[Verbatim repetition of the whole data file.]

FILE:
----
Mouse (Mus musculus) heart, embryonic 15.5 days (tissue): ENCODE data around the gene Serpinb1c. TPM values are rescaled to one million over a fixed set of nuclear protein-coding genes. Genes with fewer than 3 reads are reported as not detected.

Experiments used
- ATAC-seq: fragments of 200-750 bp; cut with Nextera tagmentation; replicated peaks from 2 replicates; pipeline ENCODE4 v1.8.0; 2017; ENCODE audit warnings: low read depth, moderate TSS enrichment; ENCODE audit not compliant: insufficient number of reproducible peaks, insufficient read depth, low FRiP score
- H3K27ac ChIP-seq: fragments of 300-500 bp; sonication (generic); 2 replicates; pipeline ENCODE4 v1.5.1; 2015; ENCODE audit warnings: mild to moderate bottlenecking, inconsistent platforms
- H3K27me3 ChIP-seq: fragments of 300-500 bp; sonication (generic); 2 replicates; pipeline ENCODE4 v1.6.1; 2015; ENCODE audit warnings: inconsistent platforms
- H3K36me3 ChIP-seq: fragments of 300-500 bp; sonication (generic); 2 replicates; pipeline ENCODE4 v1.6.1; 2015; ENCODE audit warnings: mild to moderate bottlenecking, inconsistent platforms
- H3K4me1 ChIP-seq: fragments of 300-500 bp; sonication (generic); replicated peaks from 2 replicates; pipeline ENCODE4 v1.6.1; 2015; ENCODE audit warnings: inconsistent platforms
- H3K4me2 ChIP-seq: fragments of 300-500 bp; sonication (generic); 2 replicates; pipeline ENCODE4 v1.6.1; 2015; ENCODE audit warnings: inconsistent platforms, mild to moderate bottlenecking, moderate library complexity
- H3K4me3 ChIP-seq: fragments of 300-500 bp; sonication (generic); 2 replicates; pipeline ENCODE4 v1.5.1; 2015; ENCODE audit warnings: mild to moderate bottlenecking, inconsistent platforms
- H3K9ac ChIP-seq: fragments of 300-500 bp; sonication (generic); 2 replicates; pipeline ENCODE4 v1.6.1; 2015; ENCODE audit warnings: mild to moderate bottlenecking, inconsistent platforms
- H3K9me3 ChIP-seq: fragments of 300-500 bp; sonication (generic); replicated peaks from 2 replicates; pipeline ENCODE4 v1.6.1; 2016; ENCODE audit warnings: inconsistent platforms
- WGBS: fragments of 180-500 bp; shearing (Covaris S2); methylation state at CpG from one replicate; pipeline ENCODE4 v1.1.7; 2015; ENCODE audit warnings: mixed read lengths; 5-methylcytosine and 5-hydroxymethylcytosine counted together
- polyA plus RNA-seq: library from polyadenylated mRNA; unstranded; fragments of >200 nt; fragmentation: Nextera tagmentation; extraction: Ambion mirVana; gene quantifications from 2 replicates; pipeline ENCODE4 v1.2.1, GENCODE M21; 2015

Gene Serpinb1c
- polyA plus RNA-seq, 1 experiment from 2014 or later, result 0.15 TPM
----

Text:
Mouse (Mus musculus) heart, embryonic 15.5 days (tissue): ENCODE data around the gene Serpinb1c. TPM values are rescaled to one million over a fixed set of nuclear protein-coding genes. Genes with fewer than 3 reads are reported as not detected.

Experiments used
- ATAC-seq: fragments of 200-750 bp; cut with Nextera tagmentation; replicated peaks from 2 replicates; pipeline ENCODE4 v1.8.0; 2017; ENCODE audit warnings: low read depth, moderate TSS enrichment; ENCODE audit not compliant: insufficient number of reproducible peaks, insufficient read depth, low FRiP score
- H3K27ac ChIP-seq: fragments of 300-500 bp; sonication (generic); 2 replicates; pipeline ENCODE4 v1.5.1; 2015; ENCODE audit warnings: mild to moderate bottlenecking, inconsistent platforms
- H3K27me3 ChIP-seq: fragments of 300-500 bp; sonication (generic); 2 replicates; pipeline ENCODE4 v1.6.1; 2015; ENCODE audit warnings: inconsistent platforms
- H3K36me3 ChIP-seq: fragments of 300-500 bp; sonication (generic); 2 replicates; pipeline ENCODE4 v1.6.1; 2015; ENCODE audit warnings: mild to moderate bottlenecking, inconsistent platforms
- H3K4me1 ChIP-seq: fragments of 300-500 bp; sonication (generic); replicated peaks from 2 replicates; pipeline ENCODE4 v1.6.1; 2015; ENCODE audit warnings: inconsistent platforms
- H3K4me2 ChIP-seq: fragments of 300-500 bp; sonication (generic); 2 replicates; pipeline ENCODE4 v1.6.1; 2015; ENCODE audit warnings: inconsistent platforms, mild to moderate bottlenecking, moderate library complexity
- H3K4me3 ChIP-seq: fragments of 300-500 bp; sonication (generic); 2 replicates; pipeline ENCODE4 v1.5.1; 2015; ENCODE audit warnings: mild to moderate bottlenecking, inconsistent platforms
- H3K9ac ChIP-seq: fragments of 300-500 bp; sonication (generic); 2 replicates; pipeline ENCODE4 v1.6.1; 2015; ENCODE audit warnings: mild to moderate bottlenecking, inconsistent platforms
- H3K9me3 ChIP-seq: fragments of 300-500 bp; sonication (generic); replicated peaks from 2 replicates; pipeline ENCODE4 v1.6.1; 2016; ENCODE audit warnings: inconsistent platforms
- WGBS: fragments of 180-500 bp; shearing (Covaris S2); methylation state at CpG from one replicate; pipeline ENCODE4 v1.1.7; 2015; ENCODE audit warnings: mixed read lengths; 5-methylcytosine and 5-hydroxymethylcytosine counted together
- polyA plus RNA-seq: library from polyadenylated mRNA; unstranded; fragments of >200 nt; fragmentation: Nextera tagmentation; extraction: Ambion mirVana; gene quantifications from 2 replicates; pipeline ENCODE4 v1.2.1, GENCODE M21; 2015

Gene Serpinb1c
- polyA plus RNA-seq, 1 experiment from 2014 or later, result 0.15 TPM